Intersex people will be protected from legal discrimination and elderly LGBTI people will be assured of places in religious nursing homes under wide-ranging anti-discrimination laws set to pass federal Parliament.
The Sex Discrimination Amendment (Sexual Orientation, Gender Identity and Intersex Status) Bill 2013 passed through the House of Representatives on Friday, complementing existing legislation in several states and expanding protections from discrimination to include “sexual orientation, gender identity, intersex status, marital or relationship status”.
The bill is the first of its kind in the world to ban discrimination based on someone’s intersex status, a feat Organisation Intersex International Australia (OIIA) President Gina Wilson described as “absolutely marvellous”.
Attorney-General Mark Dreyfus QC said the reforms were “long overdue” and that he was “delighted” to be bringing them forward.
“The absence of these protections at the federal level means that many members of the LGBTI community have been victims of discrimination when accessing accommodation, healthcare, and everyday consumer services,” Dreyfus said.
He also announced the government would introduce amendments in the Senate that will stop religious aged-care facilities from legally discriminating against LGBTI people in nursing homes and employment.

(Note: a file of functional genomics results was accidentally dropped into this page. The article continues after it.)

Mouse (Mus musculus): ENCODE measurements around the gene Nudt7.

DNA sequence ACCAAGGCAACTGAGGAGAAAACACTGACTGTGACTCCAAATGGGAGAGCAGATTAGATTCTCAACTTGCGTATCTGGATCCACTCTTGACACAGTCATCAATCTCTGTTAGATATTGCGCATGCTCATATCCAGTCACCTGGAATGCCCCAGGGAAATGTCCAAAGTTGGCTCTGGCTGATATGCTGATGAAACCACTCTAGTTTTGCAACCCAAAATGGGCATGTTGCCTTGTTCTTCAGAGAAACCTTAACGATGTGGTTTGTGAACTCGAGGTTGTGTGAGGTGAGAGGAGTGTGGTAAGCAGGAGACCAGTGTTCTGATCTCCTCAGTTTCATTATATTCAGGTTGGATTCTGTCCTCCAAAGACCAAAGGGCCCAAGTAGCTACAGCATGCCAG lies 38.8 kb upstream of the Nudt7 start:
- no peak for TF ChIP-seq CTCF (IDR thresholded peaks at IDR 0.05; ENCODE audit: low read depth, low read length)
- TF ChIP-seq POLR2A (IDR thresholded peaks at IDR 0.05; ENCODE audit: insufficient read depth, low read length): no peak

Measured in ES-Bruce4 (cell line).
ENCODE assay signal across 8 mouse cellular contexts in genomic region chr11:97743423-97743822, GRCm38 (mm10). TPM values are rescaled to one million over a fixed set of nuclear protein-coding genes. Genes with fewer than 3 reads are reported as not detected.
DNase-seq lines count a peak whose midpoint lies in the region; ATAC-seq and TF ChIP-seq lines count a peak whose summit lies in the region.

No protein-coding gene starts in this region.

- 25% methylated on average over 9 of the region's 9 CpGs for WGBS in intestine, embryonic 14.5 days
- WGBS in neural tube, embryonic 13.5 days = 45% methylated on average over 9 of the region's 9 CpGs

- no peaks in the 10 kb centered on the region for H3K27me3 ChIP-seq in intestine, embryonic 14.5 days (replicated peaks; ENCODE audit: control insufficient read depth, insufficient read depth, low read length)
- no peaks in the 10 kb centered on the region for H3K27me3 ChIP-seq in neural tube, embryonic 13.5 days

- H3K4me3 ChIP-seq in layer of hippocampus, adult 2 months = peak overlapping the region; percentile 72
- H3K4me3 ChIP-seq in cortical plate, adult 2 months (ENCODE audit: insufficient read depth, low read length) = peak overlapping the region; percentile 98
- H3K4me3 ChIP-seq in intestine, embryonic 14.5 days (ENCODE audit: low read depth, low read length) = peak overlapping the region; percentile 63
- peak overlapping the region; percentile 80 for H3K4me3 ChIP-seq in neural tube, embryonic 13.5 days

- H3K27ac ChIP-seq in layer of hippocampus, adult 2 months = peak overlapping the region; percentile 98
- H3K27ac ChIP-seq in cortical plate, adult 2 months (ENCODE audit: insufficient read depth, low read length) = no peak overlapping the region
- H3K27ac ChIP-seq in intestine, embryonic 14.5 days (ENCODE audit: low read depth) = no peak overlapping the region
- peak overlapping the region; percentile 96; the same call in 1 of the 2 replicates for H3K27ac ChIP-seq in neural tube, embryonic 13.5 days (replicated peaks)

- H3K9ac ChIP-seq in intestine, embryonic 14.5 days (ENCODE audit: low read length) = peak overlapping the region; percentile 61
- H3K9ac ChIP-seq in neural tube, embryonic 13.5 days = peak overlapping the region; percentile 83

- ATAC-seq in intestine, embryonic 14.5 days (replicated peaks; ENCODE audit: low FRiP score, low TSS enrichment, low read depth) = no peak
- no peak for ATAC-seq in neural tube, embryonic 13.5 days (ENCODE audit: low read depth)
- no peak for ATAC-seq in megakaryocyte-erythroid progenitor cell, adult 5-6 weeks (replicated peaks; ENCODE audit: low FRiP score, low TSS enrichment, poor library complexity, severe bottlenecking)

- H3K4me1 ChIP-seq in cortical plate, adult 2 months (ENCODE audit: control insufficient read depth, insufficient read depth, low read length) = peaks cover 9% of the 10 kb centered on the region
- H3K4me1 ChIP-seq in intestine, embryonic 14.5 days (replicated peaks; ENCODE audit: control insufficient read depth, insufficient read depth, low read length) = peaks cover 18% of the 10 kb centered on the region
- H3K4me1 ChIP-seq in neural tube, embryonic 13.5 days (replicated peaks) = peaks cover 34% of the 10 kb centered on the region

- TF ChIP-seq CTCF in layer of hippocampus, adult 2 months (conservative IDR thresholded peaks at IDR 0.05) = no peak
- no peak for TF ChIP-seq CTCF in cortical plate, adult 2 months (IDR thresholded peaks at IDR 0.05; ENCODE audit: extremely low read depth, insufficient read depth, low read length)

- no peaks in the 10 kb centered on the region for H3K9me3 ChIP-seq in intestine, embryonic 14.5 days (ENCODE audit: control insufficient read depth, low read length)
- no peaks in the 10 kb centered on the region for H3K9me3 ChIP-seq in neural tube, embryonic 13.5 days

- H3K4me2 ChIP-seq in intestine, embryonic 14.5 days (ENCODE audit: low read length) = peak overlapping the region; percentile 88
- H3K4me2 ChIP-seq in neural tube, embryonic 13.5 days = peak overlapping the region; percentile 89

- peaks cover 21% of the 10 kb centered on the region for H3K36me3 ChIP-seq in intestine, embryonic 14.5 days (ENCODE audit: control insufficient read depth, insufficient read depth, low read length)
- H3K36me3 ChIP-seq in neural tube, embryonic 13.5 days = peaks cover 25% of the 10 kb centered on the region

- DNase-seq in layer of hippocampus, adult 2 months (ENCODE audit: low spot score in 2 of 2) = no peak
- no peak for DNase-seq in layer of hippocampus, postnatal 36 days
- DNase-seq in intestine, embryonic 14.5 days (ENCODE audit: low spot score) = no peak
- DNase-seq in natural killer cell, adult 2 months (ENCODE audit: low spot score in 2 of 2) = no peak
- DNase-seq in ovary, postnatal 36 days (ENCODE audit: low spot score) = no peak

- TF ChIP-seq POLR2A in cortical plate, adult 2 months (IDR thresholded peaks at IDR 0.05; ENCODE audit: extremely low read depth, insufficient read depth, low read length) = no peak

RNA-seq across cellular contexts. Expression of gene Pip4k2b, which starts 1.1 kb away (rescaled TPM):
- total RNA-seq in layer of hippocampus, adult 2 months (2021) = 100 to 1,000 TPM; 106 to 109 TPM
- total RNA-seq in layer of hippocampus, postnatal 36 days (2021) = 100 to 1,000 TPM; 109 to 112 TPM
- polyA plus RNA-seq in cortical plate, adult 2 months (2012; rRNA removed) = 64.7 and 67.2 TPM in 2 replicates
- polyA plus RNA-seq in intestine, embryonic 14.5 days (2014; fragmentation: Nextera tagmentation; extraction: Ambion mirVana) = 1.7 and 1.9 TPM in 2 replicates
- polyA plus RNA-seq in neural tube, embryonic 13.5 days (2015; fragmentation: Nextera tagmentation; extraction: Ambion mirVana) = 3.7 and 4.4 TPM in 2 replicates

As the legislation currently stands religious bodies are largely exempt from anti-discrimination provisions, enabling them to discriminate in hiring practices and services provided by entities they run, such as charities and private schools.
Under proposed amendments to the bill released by the Attorney-General’s office, however, those exemptions would not apply to “accommodation provided by a religious body” that provides Commonwealth-funded aged care, or to “the employment of persons to provide that aged care”, effectively banning religion-based aged care facilities from refusing to admit elderly LGBTI people or hiring LGBTI aged care workers.
Minister for Ageing Mark Butler said it was “not appropriate” for aged-care providers to discriminate in their care for the elderly “when such services are provided with taxpayer dollars”.
“While most aged care service providers are accepting of residents regardless of sexual orientation, gender identity or intersex status, we think there should be legal protection that ensures such discrimination cannot occur,” Butler said.
While the amendments mean the bill must go back to the House of Representatives for a second vote, it is likely the government will push for the bill to be passed completely before the federal election in September.